Mortgage, credit card and other borrowing costs likely to remain high into 2025

Unfortunately for borrowers, inflation is not under control—at least not yet.

While annual inflation has fallen from a peak of 9.1% in June 2022, it has hovered around 3% for the past 10 months. That's still above the Fed's 2% target rate.

On Wednesday, the latest data from the Consumer Price Index showed that inflation was largely in line with expectations, rising 0.3% in April after rising 0.4% in March. Currently, year-on-year inflation is 3.4%, down slightly from 3.5% in March.

While inflation appears to be heading in the right direction, there is still a long way to go given the difficulty of getting it down to 2%. Therefore, the central bank is expected to keep interest rates relatively high until 2025.

The Federal Reserve's current benchmark lending rate is between 5.25% and 5.5%, the highest level in 23 years. This rate affects the interest you pay on loans, credit cards, car financing and, indirectly, how much you pay on your mortgage.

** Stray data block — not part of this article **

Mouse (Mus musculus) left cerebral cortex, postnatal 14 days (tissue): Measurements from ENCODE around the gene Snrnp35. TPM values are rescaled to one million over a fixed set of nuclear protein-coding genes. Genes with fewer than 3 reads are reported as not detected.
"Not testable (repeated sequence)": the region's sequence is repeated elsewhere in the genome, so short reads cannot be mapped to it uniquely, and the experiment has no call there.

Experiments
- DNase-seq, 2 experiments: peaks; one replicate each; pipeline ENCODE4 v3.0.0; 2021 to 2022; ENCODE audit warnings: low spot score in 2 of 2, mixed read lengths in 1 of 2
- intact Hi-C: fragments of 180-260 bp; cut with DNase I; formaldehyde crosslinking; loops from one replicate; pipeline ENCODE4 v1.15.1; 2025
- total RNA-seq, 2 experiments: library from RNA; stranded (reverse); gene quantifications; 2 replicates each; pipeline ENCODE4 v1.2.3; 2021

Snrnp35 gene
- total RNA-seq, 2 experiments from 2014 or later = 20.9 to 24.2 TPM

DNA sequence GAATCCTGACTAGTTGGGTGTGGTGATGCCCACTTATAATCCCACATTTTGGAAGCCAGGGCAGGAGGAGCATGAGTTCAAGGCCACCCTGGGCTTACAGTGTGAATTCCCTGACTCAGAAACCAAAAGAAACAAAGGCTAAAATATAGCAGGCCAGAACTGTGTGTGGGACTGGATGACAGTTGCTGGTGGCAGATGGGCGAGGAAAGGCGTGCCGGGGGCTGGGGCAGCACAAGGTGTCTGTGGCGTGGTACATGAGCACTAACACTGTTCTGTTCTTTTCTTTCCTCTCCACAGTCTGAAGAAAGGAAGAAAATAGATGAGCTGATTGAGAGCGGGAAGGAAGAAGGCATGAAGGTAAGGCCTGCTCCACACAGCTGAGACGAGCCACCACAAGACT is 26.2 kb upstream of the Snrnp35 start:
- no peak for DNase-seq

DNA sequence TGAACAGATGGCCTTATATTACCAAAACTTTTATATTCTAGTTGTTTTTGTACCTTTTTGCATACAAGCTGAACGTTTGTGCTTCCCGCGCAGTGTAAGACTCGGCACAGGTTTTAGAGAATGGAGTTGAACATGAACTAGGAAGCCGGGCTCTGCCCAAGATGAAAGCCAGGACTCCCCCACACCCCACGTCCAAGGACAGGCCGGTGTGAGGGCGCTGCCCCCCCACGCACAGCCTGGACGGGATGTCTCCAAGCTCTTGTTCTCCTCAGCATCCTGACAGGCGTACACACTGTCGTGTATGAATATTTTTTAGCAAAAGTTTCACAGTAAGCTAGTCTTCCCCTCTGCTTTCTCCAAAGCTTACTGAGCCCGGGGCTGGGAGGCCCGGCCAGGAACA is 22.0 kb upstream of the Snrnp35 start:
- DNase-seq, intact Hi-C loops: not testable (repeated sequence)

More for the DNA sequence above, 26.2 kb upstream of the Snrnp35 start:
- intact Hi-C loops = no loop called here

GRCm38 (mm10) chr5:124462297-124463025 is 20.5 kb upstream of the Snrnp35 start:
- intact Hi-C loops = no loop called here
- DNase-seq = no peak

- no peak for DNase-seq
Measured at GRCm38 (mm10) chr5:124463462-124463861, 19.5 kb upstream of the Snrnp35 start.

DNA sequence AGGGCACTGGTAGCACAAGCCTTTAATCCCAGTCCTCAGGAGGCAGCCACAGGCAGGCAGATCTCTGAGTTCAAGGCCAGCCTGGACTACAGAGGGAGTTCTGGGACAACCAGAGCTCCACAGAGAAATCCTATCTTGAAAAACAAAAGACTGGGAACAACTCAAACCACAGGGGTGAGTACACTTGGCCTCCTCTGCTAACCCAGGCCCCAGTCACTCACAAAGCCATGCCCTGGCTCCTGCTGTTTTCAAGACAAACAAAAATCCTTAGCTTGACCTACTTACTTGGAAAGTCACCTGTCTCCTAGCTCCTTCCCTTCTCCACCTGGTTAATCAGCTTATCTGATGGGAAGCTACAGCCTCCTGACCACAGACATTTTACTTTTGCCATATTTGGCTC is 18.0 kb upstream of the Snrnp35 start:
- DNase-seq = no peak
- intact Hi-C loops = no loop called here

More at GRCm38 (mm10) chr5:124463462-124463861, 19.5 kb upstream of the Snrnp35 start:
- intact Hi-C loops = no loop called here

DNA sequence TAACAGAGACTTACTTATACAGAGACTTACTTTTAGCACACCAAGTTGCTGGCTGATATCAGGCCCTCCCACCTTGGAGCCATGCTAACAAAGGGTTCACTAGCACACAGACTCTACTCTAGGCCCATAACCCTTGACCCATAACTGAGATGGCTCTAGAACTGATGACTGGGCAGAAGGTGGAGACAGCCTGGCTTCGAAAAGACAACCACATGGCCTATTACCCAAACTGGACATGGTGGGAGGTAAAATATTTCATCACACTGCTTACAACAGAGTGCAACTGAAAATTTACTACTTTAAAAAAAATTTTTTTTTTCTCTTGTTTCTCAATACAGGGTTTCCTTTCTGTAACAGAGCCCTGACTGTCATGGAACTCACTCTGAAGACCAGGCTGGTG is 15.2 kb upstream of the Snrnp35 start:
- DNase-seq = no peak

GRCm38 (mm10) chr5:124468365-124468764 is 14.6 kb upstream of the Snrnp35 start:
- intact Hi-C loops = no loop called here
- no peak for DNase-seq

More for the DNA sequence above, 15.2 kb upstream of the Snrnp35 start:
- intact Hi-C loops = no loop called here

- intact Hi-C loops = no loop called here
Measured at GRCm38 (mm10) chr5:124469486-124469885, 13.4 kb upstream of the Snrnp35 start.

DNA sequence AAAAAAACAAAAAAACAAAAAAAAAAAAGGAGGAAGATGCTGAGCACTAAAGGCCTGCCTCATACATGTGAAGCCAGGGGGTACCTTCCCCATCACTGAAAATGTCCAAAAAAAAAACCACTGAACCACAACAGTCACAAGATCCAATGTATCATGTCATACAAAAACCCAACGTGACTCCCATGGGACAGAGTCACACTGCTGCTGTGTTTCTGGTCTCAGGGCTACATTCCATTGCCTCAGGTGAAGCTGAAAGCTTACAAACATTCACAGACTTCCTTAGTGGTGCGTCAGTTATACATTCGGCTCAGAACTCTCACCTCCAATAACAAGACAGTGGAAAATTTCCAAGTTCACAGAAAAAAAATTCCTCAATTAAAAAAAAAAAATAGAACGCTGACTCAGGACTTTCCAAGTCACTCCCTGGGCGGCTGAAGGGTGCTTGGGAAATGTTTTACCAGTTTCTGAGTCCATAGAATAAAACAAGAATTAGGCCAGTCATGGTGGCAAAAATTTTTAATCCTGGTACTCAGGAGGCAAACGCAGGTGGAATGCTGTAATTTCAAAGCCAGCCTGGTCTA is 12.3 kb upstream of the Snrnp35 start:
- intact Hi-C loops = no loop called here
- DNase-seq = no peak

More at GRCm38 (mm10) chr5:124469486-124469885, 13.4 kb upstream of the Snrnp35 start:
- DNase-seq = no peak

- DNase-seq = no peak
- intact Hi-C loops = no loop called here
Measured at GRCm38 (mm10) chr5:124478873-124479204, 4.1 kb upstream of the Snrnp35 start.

Most forecasts expect two 0.25 percentage point rate cuts by the end of the year, with the first expected in September. This would bring the federal funds rate to 4.75% to 5%.

Don't expect rates to start falling faster after this. According to CME's FedWatch tool, which uses futures pricing to predict interest rates, there is an 80% chance that the Fed's interest rate will be 4% or higher by April 2025.

That's consistent with forecasts provided by financial firm PNC Financial Services Group, which expects Fed rates to remain above 4% “through 2025 and beyond.”

Kurt Rankin, senior economist at PNC, said a 4% interest rate would “be considered the long-run equilibrium rate, the 'neutral' rate, where the U.S. economy is neither stimulated nor constrained by interest costs.”

Moody's Analytics' forecast is more optimistic, predicting that the benchmark interest rate will reach “a high of 3%” by the end of 2025. deflation”. Colyar is an economist at the company.

Regardless, don't hold your breath waiting for Fed rates to fall back below 3%, as they have been in the years leading up to 2022.

Doug Carey, a chartered financial analyst and president of WealthTrace, said the economic environment “will undoubtedly mean higher interest rates for consumers.” “We should be telling borrowers to prepare for higher rates and that we are not going back to 2020 rates anytime soon.”

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